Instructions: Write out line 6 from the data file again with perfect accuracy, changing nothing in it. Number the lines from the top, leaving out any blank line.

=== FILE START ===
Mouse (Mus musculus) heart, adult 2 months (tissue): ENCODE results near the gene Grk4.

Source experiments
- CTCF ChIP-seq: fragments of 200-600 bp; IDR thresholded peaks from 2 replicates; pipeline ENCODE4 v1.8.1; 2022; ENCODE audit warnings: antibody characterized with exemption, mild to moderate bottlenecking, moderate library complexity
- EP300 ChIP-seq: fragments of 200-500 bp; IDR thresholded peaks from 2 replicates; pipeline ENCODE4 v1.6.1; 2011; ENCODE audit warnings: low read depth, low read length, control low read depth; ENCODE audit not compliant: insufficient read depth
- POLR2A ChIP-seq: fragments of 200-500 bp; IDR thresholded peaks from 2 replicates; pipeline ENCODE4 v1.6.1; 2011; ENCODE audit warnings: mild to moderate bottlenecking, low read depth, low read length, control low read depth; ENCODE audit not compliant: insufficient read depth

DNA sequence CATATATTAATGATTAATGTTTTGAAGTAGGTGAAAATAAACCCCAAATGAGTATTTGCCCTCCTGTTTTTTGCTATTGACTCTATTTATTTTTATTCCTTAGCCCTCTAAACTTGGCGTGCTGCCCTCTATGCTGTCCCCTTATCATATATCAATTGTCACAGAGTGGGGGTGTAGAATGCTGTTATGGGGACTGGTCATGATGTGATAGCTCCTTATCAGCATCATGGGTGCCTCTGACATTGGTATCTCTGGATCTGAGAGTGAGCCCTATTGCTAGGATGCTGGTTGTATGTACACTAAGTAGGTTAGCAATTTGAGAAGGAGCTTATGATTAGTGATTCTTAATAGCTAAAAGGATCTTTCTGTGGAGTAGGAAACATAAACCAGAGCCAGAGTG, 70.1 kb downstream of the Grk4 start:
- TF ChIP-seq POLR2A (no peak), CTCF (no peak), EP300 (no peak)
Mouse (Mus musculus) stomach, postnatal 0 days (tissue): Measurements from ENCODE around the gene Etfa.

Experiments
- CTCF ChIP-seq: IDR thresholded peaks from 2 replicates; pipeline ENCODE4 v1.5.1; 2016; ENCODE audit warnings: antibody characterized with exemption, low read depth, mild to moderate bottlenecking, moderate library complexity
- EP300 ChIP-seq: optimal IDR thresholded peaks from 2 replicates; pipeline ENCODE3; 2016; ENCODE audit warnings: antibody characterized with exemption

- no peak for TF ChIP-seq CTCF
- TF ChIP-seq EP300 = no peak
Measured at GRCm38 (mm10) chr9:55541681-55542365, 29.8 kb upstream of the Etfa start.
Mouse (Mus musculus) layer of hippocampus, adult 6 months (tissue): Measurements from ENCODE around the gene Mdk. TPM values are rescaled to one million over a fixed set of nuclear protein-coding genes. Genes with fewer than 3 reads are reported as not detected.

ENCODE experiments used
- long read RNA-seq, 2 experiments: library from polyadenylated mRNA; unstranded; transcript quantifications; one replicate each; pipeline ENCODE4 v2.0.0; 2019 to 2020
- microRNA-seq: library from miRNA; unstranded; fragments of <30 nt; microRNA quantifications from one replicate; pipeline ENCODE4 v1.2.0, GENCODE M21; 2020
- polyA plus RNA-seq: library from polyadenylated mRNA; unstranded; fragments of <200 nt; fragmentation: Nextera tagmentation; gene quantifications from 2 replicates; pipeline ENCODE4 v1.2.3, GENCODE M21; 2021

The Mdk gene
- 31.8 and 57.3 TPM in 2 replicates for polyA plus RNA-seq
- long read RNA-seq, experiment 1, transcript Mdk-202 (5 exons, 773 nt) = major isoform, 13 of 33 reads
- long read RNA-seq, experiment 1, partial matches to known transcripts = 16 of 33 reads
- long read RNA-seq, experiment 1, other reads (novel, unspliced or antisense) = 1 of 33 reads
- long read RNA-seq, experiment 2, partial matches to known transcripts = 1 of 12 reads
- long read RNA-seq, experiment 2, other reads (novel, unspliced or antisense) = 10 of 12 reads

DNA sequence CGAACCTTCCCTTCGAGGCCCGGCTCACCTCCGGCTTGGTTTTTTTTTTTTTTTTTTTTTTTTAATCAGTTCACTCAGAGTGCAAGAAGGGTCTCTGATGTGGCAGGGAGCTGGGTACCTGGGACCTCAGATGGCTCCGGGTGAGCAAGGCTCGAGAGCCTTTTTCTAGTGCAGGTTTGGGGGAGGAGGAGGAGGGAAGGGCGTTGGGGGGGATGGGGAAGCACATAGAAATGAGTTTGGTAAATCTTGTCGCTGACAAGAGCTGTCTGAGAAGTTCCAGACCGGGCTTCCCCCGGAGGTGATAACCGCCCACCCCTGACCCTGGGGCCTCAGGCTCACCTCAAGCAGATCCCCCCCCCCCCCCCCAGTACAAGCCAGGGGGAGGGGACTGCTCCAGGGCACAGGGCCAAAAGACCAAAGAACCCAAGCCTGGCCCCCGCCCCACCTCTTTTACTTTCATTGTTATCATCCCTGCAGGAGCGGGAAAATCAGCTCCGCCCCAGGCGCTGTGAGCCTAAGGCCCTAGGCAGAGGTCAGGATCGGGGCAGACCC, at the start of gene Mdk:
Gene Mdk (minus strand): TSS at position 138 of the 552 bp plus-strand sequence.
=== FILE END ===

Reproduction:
DNA sequence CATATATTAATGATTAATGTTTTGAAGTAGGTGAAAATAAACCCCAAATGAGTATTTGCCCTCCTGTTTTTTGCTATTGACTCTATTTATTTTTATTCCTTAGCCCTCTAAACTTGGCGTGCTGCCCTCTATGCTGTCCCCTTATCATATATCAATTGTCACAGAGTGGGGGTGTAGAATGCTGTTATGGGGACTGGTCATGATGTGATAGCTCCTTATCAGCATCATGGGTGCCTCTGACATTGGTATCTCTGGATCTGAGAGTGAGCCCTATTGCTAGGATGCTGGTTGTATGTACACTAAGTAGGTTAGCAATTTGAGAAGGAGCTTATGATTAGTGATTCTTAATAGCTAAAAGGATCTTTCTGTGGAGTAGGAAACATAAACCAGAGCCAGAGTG, 70.1 kb downstream of the Grk4 start: